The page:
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Common Buzzard

I saw a Buzzard earlier today flying not far above roof top level, around and around as if it had spotted something, at one point I thought that it was going to land in the street behind my house but after a few more circuits it flew off towards the pine plantation which is about a mile away, a couple of doves flying low scarpered in the opposite direction and the mob of sparrows and finches which had been feeding in my next door neighbours overgrown brambles shot off into her conifers. Beautiful bird the buzzard I have seen them flying high before but the first time that I have seen one that close.
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  • Hard to beat a buzzard particularly when they circle high overhead and call.  We are lucky here ( SW ) as it isn't uncommon to spot 4 or 5 individuals  perched on telegraph poles, fence posts etc. on each trip into the nearest town. 
  • Hostafan1Hostafan1 Posts: 26,166
    We used to have one which "lived" in the garden. I could ride the lawn mower within about 10m of him as he sat on a fence post watching me.
    Devon.
  • One of the reasons I like them is that they do tend to sit and look down on us mere humans - puts us in our rightful place I think ;)
  • BeefleyBeefley SE DartmoorPosts: 38
    We are lucky and see them every day here (Dartmoor).  We have a big old oak tree in the garden and they often land in that, not more than 50ft or so from the house.  They are magnificent close up, and huge!  
  • They are also quite pungent smelling at close quarters.  I only learned that when driving along the road near my house in France and saw a buzzard on the verge - an obvious recent casualty from the traffic.  However, I couldn't decide whether it was still alive or not as it was moving so I stopped and picked it up.  Altho it was still warm, the movement obviously came from the passing traffic which wafted it about.  Probably sounds mad but I put it in my car, took it home and buried it with due honours.  It did niff  but not a decomposing smell.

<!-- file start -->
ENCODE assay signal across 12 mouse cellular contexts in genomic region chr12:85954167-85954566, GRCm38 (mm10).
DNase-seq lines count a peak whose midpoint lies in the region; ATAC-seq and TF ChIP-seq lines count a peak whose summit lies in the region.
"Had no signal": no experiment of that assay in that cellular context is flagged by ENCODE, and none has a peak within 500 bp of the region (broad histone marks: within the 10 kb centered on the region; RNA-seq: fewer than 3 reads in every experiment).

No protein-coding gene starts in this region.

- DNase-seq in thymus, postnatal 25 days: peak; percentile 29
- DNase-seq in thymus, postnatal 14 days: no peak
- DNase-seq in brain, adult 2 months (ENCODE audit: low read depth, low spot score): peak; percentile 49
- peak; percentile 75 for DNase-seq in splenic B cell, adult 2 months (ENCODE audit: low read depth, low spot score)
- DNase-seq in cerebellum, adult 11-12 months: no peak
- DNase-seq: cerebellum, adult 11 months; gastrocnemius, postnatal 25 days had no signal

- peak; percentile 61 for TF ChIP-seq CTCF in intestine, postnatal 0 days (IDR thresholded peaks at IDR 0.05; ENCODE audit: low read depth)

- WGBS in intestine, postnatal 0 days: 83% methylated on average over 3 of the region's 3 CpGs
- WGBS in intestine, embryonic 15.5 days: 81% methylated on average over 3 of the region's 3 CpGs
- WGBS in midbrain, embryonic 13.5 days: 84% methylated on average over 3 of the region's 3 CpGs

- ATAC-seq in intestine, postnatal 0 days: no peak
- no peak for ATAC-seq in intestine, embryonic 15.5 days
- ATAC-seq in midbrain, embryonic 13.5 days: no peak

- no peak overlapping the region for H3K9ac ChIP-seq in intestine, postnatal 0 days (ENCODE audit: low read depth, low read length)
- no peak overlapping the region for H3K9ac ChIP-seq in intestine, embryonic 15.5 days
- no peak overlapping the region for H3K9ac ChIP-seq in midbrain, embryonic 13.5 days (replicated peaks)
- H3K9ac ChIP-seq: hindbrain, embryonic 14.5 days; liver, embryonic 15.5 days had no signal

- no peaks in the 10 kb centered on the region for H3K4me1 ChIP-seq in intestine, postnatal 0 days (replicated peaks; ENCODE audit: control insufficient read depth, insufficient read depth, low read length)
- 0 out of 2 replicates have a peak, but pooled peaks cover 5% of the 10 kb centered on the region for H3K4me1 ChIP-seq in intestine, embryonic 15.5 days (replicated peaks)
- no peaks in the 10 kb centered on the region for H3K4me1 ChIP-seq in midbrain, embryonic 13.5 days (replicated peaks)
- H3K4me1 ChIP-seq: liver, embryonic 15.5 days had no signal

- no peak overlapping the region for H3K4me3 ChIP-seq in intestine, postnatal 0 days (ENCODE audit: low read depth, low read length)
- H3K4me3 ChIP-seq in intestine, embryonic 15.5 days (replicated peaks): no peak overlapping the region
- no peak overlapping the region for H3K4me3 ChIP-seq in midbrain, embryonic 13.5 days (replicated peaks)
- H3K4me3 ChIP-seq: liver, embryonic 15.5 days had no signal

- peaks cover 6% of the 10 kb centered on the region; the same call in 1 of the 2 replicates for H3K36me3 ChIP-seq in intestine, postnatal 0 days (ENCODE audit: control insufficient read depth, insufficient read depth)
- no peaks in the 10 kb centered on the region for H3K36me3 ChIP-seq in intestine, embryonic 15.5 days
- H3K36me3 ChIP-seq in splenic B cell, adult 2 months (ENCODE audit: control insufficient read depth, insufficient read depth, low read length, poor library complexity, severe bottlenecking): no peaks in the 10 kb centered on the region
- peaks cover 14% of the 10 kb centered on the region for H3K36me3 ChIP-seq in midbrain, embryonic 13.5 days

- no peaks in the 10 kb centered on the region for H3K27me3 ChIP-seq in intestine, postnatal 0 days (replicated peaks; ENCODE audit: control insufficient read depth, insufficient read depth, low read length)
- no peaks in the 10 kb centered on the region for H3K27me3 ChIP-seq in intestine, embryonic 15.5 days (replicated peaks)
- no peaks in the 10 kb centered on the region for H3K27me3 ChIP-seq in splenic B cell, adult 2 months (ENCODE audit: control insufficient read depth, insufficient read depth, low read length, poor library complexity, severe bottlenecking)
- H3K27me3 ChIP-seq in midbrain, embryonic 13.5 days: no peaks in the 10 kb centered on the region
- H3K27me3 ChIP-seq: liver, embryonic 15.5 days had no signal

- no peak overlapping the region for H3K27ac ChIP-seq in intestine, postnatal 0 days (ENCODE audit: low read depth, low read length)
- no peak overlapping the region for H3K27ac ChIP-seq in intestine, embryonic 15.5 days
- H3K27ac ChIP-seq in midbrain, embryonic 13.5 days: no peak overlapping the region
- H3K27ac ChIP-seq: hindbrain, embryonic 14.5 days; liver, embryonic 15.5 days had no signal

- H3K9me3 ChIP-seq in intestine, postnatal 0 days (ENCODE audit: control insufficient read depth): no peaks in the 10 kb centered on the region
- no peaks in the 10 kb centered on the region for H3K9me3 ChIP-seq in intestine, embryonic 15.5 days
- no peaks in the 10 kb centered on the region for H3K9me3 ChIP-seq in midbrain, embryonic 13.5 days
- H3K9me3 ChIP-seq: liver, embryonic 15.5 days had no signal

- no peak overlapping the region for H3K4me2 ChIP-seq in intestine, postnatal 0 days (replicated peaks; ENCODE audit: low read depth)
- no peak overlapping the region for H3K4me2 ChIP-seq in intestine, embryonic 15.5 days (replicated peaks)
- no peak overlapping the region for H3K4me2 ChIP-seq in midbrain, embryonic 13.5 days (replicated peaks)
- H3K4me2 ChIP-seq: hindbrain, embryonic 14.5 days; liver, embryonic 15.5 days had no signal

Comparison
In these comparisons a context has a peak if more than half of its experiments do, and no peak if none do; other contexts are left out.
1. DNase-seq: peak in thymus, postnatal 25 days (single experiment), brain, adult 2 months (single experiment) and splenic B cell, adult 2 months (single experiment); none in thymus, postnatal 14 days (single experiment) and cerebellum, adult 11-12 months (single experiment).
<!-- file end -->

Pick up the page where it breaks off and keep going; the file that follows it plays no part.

• LynLyn DevonPosts: 16,759
    They sit on the post here as well, I love the way they never venture out of their own bit of territory,  the rotten crows give them hell in the sky  I don’t know why they don’t attack them but they’re a very unobtrusive bird.
    I love to see them teaching their baby to fly and soar, talking to it all the way. 
    Gardening on the wild, windy west side of Dartmoor. 

  • AWBAWB Posts: 421
    Here in north Essex buzzards and red kite now quite common
  • I love my pair of buzzards which reside on the hill at the bottom of my garden. I sit in my conservatory and watch their activities throughout the year, from courting, teaching the young ones to fly and hunt to chasing the youngsters away to find their own territories. They play on the thermals and the sound of their mewing is just like a small kitten calling for its mother. I have seen them lifting a rabbit from the field and the hysterical screams from the youngsters when they first begin flying is hilarious. I have lived here for 20 years and there has never been a year without "my buzzards" raising at least 2 youngsters. I know some farmers consider them vermin but for me they are a delight.
  • FireFire LondonPosts: 7,319
    My picture from the summer at Knepp.

  • Have just been watching my buzzards which have increased to 4 so presumably one of the offspring has managed to stay put and found some territory for itself. There was one hanging out around the local village green last year. There is an incoming storm forecast so possibly the 4 are staying close to home to hunt today.They have been flying very low which is unusual.
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